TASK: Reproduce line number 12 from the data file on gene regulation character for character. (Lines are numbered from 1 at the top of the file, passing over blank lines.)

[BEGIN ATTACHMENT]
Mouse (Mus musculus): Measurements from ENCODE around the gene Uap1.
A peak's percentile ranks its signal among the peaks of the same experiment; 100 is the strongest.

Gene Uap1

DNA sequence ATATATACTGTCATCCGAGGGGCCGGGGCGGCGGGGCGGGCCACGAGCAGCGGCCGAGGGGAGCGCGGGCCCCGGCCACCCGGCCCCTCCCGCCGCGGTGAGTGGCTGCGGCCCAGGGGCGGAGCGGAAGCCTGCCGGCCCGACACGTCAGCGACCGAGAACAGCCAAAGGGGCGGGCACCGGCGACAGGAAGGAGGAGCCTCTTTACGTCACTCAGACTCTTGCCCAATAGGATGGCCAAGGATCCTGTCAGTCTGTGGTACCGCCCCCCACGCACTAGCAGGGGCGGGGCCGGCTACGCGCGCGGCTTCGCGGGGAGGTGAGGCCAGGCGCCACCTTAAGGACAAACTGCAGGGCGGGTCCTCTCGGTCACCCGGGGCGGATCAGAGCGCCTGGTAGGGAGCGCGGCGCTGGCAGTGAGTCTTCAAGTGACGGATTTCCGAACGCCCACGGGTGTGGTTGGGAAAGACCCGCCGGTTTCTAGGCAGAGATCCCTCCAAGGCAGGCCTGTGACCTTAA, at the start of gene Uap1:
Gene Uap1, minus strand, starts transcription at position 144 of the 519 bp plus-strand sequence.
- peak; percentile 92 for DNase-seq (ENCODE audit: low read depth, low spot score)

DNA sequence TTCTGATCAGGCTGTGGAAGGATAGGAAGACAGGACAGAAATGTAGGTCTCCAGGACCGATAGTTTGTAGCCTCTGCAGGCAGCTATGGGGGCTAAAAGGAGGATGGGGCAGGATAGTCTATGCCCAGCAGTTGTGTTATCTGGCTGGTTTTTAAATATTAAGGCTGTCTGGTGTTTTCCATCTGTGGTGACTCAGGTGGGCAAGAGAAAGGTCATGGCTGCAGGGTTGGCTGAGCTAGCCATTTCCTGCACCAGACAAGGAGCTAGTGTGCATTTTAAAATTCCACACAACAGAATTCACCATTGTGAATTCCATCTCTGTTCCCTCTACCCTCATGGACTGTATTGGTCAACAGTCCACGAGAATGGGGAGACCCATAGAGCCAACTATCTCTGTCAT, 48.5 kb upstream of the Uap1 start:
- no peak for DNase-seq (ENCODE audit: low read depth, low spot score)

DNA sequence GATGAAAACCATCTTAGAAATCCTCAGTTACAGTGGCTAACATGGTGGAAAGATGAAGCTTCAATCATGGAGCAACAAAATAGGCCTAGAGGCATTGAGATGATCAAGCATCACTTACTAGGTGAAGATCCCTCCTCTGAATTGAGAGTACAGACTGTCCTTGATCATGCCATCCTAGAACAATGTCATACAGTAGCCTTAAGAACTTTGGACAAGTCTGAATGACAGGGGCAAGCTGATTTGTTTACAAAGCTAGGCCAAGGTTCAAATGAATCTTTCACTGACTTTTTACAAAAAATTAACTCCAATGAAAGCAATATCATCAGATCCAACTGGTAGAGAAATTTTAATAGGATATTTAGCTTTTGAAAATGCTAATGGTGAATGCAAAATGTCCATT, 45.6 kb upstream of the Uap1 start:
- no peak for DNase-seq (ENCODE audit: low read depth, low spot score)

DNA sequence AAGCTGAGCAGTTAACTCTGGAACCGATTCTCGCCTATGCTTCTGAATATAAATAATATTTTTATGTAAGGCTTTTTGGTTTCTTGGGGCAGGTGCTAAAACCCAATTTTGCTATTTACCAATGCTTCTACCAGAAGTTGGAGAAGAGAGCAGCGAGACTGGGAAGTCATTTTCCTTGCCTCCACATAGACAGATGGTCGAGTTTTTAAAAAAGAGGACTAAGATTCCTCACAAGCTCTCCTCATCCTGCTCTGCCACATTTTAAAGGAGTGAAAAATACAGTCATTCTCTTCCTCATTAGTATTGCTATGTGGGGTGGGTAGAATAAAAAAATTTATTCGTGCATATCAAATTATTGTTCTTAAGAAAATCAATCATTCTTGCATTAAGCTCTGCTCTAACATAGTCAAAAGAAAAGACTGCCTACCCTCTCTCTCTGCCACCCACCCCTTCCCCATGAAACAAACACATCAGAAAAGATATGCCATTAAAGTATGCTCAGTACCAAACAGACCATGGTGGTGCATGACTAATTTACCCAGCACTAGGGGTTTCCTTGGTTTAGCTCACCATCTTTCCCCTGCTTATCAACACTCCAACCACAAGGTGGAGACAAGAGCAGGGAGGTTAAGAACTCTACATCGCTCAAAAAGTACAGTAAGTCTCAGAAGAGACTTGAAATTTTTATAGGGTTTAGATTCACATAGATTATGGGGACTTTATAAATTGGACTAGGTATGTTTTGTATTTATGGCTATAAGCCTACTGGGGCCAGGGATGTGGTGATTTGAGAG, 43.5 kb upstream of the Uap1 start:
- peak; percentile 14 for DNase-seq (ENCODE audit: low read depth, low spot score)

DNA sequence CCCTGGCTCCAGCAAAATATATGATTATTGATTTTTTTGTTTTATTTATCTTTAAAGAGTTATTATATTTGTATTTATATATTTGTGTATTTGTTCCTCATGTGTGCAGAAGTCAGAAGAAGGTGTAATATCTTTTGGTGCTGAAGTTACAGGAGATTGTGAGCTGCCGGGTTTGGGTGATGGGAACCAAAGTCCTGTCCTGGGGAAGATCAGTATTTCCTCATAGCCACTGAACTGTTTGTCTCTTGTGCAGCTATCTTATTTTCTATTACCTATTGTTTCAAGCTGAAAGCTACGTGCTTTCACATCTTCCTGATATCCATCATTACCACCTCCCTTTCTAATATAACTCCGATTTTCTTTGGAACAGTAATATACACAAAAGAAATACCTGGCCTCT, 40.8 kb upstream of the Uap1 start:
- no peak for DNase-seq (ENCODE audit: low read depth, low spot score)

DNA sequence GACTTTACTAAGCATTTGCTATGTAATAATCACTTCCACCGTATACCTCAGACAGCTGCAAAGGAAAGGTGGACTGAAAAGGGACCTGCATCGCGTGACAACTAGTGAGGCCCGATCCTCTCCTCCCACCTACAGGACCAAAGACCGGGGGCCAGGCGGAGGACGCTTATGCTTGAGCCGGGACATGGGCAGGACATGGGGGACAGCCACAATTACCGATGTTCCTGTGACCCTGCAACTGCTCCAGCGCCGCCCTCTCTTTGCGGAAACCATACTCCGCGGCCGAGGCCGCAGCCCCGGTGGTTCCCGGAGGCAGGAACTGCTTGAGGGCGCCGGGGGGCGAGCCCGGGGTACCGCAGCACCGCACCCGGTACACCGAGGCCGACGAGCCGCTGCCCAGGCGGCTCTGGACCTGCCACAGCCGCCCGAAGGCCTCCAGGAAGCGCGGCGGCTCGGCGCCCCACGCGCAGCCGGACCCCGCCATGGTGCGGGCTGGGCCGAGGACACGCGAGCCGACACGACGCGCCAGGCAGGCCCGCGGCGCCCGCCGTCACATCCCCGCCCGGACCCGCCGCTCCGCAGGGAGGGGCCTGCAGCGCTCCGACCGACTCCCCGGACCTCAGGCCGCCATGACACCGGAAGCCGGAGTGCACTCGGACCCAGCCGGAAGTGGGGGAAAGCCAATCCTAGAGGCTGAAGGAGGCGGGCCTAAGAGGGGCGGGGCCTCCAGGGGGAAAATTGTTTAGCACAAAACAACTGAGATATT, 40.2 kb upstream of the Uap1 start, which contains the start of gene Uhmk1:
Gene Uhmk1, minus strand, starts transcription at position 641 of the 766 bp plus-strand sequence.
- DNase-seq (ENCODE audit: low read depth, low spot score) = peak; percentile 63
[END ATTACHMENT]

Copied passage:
- peak; percentile 14 for DNase-seq (ENCODE audit: low read depth, low spot score)